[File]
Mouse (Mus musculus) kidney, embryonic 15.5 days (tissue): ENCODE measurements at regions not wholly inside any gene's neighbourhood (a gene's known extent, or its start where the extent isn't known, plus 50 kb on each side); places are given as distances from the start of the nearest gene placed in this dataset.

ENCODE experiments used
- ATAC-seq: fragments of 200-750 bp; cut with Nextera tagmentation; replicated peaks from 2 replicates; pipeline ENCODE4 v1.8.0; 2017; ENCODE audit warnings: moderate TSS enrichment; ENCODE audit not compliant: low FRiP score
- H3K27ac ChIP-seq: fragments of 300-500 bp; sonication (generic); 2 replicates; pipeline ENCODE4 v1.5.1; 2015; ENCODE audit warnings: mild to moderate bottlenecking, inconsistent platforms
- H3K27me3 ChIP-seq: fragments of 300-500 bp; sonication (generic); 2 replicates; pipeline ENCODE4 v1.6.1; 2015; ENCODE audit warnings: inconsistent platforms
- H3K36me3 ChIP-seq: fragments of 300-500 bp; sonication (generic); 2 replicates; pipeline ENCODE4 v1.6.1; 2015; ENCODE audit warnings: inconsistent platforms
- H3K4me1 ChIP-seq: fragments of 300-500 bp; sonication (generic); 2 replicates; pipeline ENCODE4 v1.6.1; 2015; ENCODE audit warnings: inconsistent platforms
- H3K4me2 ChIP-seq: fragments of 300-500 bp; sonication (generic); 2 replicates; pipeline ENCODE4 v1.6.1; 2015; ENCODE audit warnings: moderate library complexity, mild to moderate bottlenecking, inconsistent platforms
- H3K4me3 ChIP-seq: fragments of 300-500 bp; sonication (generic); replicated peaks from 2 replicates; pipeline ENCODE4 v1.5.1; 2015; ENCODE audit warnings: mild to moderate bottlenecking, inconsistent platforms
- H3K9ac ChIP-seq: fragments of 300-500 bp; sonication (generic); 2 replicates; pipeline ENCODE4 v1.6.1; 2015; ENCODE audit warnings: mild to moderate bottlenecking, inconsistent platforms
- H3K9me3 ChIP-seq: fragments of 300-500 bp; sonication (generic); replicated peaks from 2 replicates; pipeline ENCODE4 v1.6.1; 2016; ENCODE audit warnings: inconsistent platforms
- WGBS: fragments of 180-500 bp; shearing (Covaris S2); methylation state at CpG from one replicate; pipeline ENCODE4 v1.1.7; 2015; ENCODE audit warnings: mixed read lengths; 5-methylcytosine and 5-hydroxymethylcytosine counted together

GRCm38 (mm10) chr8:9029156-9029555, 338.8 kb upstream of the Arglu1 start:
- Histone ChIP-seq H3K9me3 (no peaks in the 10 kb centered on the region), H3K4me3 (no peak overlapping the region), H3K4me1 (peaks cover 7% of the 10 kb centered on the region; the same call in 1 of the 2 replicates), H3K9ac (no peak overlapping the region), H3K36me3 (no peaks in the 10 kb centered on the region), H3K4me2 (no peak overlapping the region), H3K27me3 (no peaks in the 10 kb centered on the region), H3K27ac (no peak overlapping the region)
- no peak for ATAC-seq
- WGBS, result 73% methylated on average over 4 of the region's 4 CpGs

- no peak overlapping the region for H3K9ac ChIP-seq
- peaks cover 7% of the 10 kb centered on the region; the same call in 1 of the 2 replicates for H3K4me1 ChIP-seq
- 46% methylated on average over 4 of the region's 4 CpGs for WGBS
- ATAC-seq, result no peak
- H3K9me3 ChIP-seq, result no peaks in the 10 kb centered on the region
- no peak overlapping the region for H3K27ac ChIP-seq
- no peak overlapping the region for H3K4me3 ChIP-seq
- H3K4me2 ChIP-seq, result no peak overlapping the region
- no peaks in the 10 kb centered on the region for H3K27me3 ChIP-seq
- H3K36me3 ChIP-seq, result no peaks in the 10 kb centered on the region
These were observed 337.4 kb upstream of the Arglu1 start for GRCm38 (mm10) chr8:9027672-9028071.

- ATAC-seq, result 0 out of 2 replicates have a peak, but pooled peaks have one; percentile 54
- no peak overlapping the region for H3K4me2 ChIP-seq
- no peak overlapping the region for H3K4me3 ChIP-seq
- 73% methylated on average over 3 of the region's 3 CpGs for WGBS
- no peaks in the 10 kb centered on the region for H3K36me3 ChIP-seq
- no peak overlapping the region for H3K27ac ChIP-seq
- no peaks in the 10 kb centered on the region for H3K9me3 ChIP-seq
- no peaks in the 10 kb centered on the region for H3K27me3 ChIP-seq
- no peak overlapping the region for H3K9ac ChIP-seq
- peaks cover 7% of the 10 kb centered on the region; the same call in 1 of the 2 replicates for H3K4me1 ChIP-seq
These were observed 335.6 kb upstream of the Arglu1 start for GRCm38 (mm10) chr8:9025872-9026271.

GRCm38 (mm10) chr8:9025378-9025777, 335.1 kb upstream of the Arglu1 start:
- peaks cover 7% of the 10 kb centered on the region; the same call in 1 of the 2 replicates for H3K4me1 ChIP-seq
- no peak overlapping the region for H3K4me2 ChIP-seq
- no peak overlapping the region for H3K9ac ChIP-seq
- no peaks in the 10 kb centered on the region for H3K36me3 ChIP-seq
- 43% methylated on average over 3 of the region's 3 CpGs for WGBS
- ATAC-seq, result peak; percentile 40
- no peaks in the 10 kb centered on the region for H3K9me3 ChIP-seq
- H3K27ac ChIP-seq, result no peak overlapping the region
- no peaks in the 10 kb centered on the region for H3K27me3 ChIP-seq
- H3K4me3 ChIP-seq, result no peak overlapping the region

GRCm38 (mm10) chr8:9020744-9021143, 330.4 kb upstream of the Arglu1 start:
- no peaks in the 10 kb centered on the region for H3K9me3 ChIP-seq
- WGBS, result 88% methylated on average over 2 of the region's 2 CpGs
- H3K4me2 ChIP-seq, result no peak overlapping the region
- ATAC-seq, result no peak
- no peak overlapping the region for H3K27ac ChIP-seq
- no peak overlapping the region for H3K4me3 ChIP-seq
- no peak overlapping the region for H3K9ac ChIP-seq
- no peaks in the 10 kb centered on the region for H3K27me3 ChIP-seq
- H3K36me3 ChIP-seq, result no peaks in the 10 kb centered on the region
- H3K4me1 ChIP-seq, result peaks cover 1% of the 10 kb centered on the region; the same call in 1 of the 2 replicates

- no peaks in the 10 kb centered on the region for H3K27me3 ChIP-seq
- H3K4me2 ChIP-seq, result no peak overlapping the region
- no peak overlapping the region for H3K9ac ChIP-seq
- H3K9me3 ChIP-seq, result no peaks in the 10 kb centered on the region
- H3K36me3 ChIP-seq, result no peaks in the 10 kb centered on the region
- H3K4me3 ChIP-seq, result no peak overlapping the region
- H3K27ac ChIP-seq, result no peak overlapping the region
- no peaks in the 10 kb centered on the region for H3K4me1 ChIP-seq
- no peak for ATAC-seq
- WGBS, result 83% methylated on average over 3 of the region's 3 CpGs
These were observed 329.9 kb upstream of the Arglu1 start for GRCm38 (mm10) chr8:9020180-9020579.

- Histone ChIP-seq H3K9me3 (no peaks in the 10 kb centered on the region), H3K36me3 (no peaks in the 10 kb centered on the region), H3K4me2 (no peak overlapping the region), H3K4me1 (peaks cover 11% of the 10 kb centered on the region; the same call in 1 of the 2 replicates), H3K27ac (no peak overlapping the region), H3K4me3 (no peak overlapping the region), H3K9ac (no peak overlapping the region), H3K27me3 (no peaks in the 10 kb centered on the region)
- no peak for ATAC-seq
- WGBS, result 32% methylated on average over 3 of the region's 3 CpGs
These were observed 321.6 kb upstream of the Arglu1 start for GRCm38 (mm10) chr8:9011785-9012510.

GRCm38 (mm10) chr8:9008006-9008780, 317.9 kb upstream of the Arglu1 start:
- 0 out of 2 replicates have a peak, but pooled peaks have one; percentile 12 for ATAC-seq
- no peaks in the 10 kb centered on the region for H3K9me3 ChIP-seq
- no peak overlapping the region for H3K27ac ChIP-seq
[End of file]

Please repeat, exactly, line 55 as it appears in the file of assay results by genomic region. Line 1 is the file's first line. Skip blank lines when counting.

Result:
- no peak overlapping the region for H3K27ac ChIP-seq